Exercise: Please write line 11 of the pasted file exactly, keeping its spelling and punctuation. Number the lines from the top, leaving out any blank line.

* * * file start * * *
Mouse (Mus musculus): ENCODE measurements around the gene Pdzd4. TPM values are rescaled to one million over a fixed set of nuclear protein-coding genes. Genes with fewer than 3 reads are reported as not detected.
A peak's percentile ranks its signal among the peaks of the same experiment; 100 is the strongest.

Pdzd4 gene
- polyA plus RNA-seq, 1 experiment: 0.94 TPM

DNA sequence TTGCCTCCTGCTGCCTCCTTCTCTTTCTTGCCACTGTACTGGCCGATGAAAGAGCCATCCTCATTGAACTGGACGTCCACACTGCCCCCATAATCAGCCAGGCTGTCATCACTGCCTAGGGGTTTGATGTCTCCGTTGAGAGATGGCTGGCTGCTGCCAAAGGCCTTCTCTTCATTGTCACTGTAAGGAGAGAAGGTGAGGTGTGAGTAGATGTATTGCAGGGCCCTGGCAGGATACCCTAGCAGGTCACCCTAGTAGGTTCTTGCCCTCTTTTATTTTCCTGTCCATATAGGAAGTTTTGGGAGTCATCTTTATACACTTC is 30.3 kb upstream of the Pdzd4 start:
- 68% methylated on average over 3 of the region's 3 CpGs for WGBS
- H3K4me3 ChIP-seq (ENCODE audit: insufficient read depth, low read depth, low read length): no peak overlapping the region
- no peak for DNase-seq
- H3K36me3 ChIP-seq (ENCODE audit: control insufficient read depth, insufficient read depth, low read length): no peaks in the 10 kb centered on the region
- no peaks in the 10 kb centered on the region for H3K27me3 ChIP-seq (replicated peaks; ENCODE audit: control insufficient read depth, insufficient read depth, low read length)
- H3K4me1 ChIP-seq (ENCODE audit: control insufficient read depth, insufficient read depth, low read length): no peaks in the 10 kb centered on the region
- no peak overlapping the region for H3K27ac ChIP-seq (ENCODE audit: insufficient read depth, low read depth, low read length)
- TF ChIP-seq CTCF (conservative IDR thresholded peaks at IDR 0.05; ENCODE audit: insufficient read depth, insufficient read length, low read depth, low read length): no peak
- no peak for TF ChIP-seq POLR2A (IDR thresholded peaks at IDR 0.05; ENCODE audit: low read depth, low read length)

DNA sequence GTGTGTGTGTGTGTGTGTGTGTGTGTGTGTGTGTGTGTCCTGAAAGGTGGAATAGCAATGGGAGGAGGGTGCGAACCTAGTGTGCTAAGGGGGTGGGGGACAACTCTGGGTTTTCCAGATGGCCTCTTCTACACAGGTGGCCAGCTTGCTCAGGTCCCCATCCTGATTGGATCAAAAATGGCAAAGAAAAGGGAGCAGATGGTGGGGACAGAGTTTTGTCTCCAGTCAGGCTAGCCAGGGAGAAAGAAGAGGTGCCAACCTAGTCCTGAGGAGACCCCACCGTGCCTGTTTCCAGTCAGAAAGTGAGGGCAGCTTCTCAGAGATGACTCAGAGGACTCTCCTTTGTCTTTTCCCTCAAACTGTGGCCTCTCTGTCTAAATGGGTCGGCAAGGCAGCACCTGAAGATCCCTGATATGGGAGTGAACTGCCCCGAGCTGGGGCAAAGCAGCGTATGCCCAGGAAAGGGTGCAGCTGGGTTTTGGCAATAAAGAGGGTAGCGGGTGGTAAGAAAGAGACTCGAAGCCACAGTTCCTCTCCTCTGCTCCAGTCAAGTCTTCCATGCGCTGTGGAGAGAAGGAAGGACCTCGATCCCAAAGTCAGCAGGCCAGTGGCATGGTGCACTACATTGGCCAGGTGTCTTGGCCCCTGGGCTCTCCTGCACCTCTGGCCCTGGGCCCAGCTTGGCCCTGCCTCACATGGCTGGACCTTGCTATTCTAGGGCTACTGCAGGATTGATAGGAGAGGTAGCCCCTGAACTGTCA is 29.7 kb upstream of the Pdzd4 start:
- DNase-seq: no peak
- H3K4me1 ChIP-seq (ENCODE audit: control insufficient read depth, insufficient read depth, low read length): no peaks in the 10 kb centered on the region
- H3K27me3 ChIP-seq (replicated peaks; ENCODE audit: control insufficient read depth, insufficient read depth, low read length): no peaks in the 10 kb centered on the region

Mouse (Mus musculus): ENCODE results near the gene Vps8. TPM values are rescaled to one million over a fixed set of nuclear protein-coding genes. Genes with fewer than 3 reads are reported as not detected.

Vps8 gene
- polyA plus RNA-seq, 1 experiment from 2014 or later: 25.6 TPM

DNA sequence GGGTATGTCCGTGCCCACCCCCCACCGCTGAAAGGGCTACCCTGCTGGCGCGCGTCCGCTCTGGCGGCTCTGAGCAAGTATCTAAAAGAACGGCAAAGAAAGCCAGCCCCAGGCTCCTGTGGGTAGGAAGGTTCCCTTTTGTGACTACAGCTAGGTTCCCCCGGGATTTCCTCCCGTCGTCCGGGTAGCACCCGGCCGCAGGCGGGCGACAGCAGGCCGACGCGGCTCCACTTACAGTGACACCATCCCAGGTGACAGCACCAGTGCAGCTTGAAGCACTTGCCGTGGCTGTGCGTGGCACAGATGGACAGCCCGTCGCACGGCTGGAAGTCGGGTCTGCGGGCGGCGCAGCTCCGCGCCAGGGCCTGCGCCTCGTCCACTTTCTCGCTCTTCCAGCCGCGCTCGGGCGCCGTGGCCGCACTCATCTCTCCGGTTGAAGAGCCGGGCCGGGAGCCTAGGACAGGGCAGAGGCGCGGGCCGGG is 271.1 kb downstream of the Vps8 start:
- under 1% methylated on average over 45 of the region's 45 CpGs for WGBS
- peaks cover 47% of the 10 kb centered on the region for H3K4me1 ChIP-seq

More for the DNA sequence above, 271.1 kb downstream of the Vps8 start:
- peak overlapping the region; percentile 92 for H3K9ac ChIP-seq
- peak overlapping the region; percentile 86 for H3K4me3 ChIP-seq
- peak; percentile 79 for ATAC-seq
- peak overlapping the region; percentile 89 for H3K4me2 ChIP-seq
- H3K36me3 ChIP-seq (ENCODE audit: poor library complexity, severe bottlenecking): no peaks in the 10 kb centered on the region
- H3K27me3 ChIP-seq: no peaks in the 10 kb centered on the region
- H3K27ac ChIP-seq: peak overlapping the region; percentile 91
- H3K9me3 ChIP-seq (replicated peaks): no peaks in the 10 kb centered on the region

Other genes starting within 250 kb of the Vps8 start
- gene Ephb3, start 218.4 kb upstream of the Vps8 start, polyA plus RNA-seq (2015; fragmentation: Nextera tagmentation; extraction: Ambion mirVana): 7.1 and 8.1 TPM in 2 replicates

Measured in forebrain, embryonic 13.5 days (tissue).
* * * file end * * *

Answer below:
- H3K4me1 ChIP-seq (ENCODE audit: control insufficient read depth, insufficient read depth, low read length): no peaks in the 10 kb centered on the region